Pink ladies shine through the gloom

Pink Ladies Day guest speakers Liz Douglas and Anne Porter. 204522 Pictures: STEWART CHAMBERS

By Russell Bennett

Through the gloom of the dull and dreary weather on Saturday came a shining pink ray of hope that glowed right throughout the R.L. Cracker Jackson Stand at Pakenham’s Toomuc Reserve.

Though there was no cricket played on day one of the Premier clash between Pakenham and Clyde, it was in the rooms of the pavilion where the real story unfolded.

For the seventh straight year, the rooms were packed with ladies all dressed in pink and setting out to raise as much money as possible for the McGrath Foundation at the Pakenham Cricket Club’s ‘Pink Ladies Day’.

Key speaker Anne Porter told the story of her incredible fight against breast cancer and her positivity lit up the room.

She was 43 when she was first diagnosed with the disease in 2016.

She found out after going to her GP for a routine pap smear and raising a concern she had about her right breast changing shape.

Her doctor didn’t seem too concerned, but did deliver a timely reminder about mammograms.

“So, I went home, rang them, and said no urgency but I’m happy to wait,” Anne said.

“About six weeks later I had a mammogram and got a call back to go to Monash Moorabbin, where further testing was done. There they told me I had breast cancer.

“The doctors, and especially the breast care nurses, were so supportive, they went through everything from diagnosis, giving me the right tools and information on how to tell my children and family, what to expect through surgery, the types of treatments, and staying positive – they were just great listeners who have an understanding of when the chips are down.”

Anne said the lives of her and her family members were “turned upside down”.

“I had to stop work and concentrate on my health, after lots of testing,” she said.

“I was advised to have a double mastectomy, due to the chance of reoccurrence. I couldn’t have got through this without my wonderful husband, family, and friends.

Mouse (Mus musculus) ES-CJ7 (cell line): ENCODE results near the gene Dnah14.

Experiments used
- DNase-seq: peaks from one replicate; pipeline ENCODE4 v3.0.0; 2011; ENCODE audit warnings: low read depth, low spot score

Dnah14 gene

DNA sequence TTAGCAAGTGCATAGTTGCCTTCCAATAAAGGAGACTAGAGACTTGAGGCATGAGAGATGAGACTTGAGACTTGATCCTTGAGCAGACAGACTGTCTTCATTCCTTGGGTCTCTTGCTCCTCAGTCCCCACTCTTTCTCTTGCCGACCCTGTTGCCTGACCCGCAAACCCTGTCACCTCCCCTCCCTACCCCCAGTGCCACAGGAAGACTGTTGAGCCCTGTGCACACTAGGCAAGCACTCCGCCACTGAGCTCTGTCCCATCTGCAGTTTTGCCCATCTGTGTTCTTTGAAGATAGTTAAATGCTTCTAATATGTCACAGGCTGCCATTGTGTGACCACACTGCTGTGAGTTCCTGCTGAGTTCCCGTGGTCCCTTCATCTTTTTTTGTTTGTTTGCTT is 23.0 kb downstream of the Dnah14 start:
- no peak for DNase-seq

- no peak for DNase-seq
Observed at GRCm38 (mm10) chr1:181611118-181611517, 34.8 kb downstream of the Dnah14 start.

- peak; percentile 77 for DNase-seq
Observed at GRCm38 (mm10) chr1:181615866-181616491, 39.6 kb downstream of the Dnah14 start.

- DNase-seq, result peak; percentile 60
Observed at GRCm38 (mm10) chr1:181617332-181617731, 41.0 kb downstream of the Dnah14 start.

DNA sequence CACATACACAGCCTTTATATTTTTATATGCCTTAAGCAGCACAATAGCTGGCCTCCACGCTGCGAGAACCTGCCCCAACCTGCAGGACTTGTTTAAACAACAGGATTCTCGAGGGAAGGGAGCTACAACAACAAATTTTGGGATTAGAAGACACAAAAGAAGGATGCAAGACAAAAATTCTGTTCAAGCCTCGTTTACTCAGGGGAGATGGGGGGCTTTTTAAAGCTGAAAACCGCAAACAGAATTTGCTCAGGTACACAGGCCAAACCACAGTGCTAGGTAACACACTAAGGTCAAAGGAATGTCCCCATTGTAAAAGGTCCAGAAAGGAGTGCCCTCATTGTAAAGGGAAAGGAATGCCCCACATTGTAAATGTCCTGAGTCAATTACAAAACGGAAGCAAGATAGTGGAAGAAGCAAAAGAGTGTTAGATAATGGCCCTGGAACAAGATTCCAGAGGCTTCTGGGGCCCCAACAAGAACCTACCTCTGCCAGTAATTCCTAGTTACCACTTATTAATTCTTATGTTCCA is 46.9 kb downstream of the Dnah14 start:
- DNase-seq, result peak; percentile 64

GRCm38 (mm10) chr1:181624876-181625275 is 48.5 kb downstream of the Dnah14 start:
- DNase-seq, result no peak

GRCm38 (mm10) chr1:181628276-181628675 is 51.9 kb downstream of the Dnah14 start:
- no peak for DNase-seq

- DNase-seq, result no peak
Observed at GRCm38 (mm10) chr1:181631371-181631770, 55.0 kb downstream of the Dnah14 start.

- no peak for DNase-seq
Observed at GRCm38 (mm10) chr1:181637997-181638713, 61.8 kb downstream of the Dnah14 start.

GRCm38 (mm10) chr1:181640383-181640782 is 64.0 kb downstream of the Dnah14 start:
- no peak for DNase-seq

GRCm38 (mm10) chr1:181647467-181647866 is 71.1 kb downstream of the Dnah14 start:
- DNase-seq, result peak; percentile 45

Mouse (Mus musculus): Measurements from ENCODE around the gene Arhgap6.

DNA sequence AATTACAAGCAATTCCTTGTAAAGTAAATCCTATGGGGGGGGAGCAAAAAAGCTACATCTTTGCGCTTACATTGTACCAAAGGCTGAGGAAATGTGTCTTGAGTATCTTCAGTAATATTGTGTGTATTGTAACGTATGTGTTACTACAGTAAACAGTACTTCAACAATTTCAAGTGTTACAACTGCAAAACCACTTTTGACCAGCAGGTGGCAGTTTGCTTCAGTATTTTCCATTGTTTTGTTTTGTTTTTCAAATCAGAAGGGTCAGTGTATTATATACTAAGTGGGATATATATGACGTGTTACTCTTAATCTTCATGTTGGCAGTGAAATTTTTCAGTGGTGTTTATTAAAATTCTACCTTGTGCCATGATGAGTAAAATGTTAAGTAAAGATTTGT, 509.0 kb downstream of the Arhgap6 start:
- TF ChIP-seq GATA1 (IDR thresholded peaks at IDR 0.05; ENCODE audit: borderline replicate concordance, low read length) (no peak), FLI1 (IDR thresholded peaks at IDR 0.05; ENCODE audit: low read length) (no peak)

“They were all amazing, and still are.

“After recovering from surgery and having an 80-millimetre tumour removed, I was told about my treatment plan. It consisted of 16 rounds of chemo and 28 rounds of radiation, and a tablet called Tamoxifen for 10 years.

“I would do whatever I could to beat this terrible disease.”

About 12 months later, Anne had her ovaries removed due to her cancer being hormone-positive.

“They found cancer in one of my ovaries, so that was very scary,” she explained.

“Here I was thinking the worst, that my cancer was back, but fortunately once the ovary was removed all was clear.

“Now my oncologist keeps a close eye on me with scans and regular blood tests. “Breast cancer has taught me to love life; live day-to-day and don’t sweat on the small things. I now look forward to reconstruction, where I can get a tummy tuck and a boob job! The best part is – I’m a survivor.”

St John of God-based breast care nurse Liz Douglas also provided her own, professional perspective on the fight against breast cancer.

“McGrath Foundation research shows that early access to a breast care nurse significantly improves the experiences and outcomes of a person with breast cancer,” she explained.

“It is estimated that 53 people will be diagnosed with breast cancer in Australia every day.

“Over 19,000 women and 164 men are estimated to be diagnosed with breast cancer this year.

“One in seven women will be diagnosed with breast cancer by the age of 85, which is a really frightening statistic. As a McGrath breast care nurse I provide physical, psychological, and emotional support; information and care from the time of diagnosis through treatment.

“Surgeons will generally give them (patients) the news, and then I’ll sit with the ladies and their partners and their families and go through what they need to help understand the information they’ve been given.

“Examine yourselves once a month, after your period, or for women who are post-menopausal, at the same time each month, and if there’s anything different, make sure you seek some advice.

“If you’re not happy with what your GP says, go and see someone else because often a woman knows her breast better than anyone else, and you might not feel a lump but you might see something that’s different. If it’s different for you, and it’s not usual, you should seek some advice.”

Lisa Entwistle cut Pakenham Premier player Mitch Tielen’s long locks at the function – again for charity, this time for the Cancer Council, which the cricket club also donated money to – on top of its work for the McGrath Foundation.

Lisa was diagnosed with Stage 3 breast cancer in March 2016 and underwent nine-and-a-half months of chemotherapy and 12 weeks of radiation.

On Thursday last week she went in for her 18th surgery. It was cancelled at the last minute so she goes in again for that surgery on Friday.

At last year’s Pink Ladies Day event at Toomuc Reserve, Andrea Berkhout was the guest speaker – speaking bravely and straight from the heart about her own breast cancer fight.

This year she returned for Pink Ladies Day – fulfilling a promise she made in 2019, and this time around there was a special addition to her table… her granddaughter, Evie.

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